Story and Photos by Matt SchwenkeWhile the legacy of South African trumpeter, singer, composer and social activist Hugh Masekela, 68, is already starred with poignant events spanning generations-- many can recall the soundtrack for the movement to free Nelson Mendela that he created in the 1987 tune "Bring Him Back Home (Nelson Mandela)," while others remember his 1968 Americanized ooga booga smash hit "Grazin' In the Grass," while still others will recall his collaborations with afrobeat progenitor Fela Kuti in the '70s, who introduced Masekela to the Ghanian band Hedzoleh Soundz, and with Paul Simon in the '80s, as Masekela joined Ladysmith Black Mambazo and other South African musicians in an "illegal" recording of their music-- now, many more generations to come across the globe will have another reason to remember Masekela's legacy as he tours with the Chissa All-Stars, a group of musicians on his recently-founded label, Chissa Records, that showcases the world-class musical talent from his homeland.
With approximately 30 shows across a limited number of cities in the U.S. and Canada on his 2008 North American tour (one set of dates as Hugh Masekela's Chissa All-Stars and the other as the Hugh Masekela Quintet), Masekela perhaps revealed his decision to perform in Madison when he told the crowd that Madison's social involvements were among the first in America to pressure the U.S. government to protest the apartheid in South Africa while reflecting on celebrating 14 years of the apartheid's end on April 27 of this year. And subsequently, the most compelling moments of the night would arise out of his tales of struggle, as in "Stimela (The Coal Train)," where Masekela delivered only brief, but astounding, coronet interjections over animated prose and a quiet backdrop by the band in recreating the story and sounds of the trains that brought in thousands of Africans to work under slave-like conditions in South African mines. As the tune grew in intensity, the shrill whistles Masekela emitted in mimicking the trains began to transform into cries of pain, and it was this transformation that makes his sound somehow uniquely universal. Other songs about Darfur and the AIDS epidemic eloquently expressed the emotions involved, without an English insert worked in for translation.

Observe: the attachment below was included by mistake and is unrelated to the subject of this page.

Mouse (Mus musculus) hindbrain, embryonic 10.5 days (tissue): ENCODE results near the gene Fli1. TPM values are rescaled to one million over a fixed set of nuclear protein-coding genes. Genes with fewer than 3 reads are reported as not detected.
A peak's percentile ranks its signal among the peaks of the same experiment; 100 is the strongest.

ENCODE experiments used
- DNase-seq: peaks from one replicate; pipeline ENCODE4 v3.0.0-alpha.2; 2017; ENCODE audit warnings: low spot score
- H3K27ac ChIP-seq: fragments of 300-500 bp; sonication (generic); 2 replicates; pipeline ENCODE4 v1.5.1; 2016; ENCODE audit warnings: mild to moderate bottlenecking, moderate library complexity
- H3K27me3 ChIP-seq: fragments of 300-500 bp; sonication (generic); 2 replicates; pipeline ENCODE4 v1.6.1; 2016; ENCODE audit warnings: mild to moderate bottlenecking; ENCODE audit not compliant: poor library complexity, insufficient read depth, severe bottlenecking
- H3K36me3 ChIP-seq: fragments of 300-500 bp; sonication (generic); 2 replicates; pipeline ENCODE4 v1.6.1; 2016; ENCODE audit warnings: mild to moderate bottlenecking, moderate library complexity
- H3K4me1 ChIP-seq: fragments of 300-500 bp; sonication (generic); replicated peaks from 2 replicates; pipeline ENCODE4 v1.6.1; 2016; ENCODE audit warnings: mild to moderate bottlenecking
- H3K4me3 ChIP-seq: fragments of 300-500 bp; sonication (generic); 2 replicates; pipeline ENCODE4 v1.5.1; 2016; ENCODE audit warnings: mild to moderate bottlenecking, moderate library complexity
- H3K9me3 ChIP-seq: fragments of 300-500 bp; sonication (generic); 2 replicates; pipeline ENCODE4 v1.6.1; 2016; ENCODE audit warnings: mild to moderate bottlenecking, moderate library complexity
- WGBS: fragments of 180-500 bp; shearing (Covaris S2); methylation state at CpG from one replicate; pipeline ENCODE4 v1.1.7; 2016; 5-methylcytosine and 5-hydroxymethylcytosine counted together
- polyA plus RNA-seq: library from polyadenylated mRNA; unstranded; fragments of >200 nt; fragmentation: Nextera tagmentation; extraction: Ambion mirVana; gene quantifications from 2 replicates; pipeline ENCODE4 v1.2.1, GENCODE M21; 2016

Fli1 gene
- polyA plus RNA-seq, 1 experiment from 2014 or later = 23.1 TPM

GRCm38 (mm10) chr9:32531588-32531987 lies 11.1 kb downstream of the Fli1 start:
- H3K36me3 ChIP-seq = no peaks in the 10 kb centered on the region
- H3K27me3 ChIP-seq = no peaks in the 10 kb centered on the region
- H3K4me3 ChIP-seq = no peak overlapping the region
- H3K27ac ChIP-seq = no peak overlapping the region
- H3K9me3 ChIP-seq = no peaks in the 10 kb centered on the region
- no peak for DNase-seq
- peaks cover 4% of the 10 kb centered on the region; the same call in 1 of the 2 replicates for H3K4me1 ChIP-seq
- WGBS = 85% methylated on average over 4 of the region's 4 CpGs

But despite the crowd's relatively sessile but rapt attention (Masekela joked early on that the crowd didn't need to act "cool" just because they came all the way from Africa), the night wasn't all so heavy-hearted, as Masekela proved he can not only get down at his age, but can still entertain beyond his musical talent. In Fela Kuti's "Lady," Masekela was comical and dramatic in delivering the role-playing lyrics and fiery horn-- though Masekela's tone is incredibly clean, his adept use of sextuplets create a slightly chaotic sense of energy that sets him apart. And all the while, his Chissa All-Stars proved they deserved to be touring with such talent. The group featured a vast range of vocal talent with diva Sibongile Kuhmalo delivering exquisite afro-pop, jazz scats to scintillating operatic climbs, urban-Zulu singer Busi Moholgo and the young singer Nathi delivering traditional afropop and exceptionally smooth afrojazz style. Also among the talented was musicians was reed player and composer Khaya Mahlangu, who led the band when Masekela let his fellow musicians take over for a few quick breaks, and delivered thought-provoking jazz, in a lyrical, Flecktones sort of style with soprano sax on his own "Rain Dance."
Not surprisingly, the musicians were at their most powerful near the end of the show as all 11 got the crowd up and moving in a chant and beat breakdown based off of a traditional calling out of the cops when drinking alcohol was prohibited South Africa. Returning for an encore to the crowd still standing, Masekela remarked, "You're a wonderful audience, and we'd like you all to come with us wherever we play. We just don't want you to bring your weather." (A cold wind blew in off the lake during a snowstorm that night.) Masekela's endearing quality as a human being, mastery of the horn as a musician and knack for entertaining would culminate with his talented cast helping elicit a host of cheers amidst chanting along to his anti-apartheid anthem "Bring Him Back Home" and ending a musical journey into the South African past, present and future while all on one stage.
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